PubDate: Thu, 03 Feb 2022 12:41:11 PST
       
  • Immigration, Politics, and Mental Health: An Undergraduate Independent
           Study

    • Authors: Abigail O. Akande et al.
      Abstract: The implications of a polarizing political climate on the plight of immigrants with disabilities in the United States are physiological and emotional. Rehabilitation and human services professionals are inclined to recognize the intersection of the process of immigration with related legislation and the presence of disability. Undergraduate students of relevant disciplines can benefit from the focused investigation that an independent study can provide – particularly because legislative directives evolve so rapidly, are directly associated with service provision and the availability of resources, and draw upon training and continuing education expectations from a variety of practitioner ethical codes.
      PubDate: Thu, 03 Feb 2022 12:41:02 PST
       
  • Trauma-Informed Supports for Rebuilding School Communities

    • Authors: Nancy S. Stockall et al.
      Abstract: This manuscript describes four principles of trauma-informed supports that can guide school leaders in rebuilding school communities that have been fractured by the COVID-19 pandemic. Based on the work of Hobfoll et al. (2007), these principles are: a) promoting a sense of safety, b) addressing safety within behavior support practices, c) building relationships, and d) promoting self-efficacy and instilling hope. As schools slowly reopen, there is a risk that the re-opening will signify that the crisis has ended and schools can return to their previous policies and systems of support. However, the lingering and long-term effects of the isolation and stress experienced by students during the COVID-19 pandemic may go unrecognized. The schoolwide policies and practices described here are based upon evidence-informed principles which can help school communities serve as supportive, welcoming environments for children and families.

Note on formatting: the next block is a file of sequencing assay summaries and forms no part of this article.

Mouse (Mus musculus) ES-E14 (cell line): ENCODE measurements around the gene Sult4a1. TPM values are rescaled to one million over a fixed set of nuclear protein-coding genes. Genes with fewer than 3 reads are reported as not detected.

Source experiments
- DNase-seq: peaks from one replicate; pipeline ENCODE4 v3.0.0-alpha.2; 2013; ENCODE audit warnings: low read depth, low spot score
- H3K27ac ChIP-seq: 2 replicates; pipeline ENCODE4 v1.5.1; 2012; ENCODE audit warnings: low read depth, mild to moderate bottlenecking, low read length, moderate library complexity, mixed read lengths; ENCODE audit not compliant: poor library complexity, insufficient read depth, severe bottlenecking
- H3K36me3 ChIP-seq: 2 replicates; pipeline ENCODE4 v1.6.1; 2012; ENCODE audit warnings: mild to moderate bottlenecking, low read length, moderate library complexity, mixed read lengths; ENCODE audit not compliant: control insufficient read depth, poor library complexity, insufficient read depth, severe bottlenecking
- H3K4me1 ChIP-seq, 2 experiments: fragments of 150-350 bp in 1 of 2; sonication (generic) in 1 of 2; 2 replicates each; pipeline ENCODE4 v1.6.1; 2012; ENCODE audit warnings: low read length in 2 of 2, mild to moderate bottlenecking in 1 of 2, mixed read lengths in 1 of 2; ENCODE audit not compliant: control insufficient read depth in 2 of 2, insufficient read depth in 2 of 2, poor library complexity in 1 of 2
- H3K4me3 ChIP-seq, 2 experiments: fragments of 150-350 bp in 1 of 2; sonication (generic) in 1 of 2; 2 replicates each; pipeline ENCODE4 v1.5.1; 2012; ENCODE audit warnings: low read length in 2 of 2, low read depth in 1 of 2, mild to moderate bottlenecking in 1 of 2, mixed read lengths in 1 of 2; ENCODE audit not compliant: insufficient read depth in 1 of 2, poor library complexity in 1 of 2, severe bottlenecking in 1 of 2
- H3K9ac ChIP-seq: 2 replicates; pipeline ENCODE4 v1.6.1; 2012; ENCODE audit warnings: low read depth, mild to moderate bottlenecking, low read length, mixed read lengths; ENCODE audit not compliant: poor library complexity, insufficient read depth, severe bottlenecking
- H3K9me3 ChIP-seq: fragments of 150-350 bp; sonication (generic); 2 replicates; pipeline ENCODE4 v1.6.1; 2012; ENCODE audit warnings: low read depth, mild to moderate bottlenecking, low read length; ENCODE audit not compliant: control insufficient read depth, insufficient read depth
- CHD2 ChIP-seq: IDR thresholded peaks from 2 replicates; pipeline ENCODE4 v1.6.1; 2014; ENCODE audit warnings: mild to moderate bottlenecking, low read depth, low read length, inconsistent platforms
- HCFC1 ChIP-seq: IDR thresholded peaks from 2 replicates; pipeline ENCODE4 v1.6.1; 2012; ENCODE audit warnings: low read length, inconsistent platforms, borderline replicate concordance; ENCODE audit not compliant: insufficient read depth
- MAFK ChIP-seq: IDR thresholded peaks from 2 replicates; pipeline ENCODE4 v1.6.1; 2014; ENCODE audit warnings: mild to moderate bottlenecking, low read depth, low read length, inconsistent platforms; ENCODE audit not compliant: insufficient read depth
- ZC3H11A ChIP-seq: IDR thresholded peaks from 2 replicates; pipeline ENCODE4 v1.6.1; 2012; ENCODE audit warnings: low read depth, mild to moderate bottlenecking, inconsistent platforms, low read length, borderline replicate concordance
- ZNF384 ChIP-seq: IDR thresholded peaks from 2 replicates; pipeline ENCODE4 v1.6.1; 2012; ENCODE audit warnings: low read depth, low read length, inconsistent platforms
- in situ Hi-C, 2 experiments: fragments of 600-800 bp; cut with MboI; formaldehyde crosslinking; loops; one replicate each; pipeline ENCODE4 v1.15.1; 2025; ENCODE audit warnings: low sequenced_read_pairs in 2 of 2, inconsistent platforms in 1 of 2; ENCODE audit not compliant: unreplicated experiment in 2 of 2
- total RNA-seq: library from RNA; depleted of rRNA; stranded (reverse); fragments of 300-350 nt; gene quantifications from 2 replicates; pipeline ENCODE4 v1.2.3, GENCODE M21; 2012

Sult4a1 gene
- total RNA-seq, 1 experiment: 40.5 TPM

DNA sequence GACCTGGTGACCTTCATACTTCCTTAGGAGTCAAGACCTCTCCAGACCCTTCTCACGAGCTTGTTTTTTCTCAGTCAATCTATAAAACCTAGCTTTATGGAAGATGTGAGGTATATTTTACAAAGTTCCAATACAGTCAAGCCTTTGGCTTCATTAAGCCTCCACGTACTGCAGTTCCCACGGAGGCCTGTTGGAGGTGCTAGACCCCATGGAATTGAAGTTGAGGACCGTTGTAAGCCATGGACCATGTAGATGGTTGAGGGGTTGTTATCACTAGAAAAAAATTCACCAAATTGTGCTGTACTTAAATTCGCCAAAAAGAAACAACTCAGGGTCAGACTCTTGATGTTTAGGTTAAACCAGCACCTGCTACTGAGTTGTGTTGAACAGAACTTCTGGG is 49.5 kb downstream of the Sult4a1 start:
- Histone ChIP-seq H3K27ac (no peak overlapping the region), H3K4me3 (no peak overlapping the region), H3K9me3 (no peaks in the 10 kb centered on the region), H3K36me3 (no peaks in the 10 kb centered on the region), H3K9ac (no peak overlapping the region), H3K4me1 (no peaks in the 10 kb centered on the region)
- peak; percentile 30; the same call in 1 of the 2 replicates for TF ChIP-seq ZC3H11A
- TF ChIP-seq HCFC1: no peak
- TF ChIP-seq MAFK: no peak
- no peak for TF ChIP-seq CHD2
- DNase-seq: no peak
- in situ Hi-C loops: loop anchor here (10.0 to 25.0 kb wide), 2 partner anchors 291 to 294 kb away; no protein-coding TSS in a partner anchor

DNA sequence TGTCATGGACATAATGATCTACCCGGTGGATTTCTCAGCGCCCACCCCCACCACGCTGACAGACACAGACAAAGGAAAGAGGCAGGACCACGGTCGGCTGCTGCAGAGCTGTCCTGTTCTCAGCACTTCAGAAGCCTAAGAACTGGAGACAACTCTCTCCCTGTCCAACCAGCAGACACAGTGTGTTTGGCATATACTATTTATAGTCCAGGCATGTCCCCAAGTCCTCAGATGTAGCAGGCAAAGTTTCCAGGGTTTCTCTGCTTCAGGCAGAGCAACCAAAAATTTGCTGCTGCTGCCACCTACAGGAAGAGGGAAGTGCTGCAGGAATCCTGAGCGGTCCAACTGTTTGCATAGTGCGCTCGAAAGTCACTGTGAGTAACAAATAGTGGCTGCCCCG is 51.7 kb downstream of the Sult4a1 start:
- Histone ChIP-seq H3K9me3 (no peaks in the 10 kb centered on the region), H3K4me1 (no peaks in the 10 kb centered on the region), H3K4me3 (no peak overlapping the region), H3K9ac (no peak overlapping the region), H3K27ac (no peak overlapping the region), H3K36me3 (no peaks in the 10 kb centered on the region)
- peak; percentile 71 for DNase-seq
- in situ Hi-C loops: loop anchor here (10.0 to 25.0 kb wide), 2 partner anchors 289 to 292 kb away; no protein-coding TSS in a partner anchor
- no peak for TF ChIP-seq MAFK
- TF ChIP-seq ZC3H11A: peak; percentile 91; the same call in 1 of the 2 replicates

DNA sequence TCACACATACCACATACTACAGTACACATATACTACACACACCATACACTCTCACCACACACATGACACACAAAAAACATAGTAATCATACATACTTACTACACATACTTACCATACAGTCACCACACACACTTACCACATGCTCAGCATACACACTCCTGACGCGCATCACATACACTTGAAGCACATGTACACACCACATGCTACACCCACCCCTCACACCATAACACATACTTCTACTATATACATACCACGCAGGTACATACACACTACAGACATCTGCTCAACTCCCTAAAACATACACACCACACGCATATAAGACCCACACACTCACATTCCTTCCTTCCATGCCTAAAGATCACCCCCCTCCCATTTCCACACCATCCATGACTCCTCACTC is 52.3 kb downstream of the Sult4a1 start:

PubDate: Thu, 30 Sep 2021 14:31:41 PDT
       
  • Crisis counseling self- efficacy: Personal abilities and situational
           influences

    • Authors: Suzanne Maniss Ph.D. et al.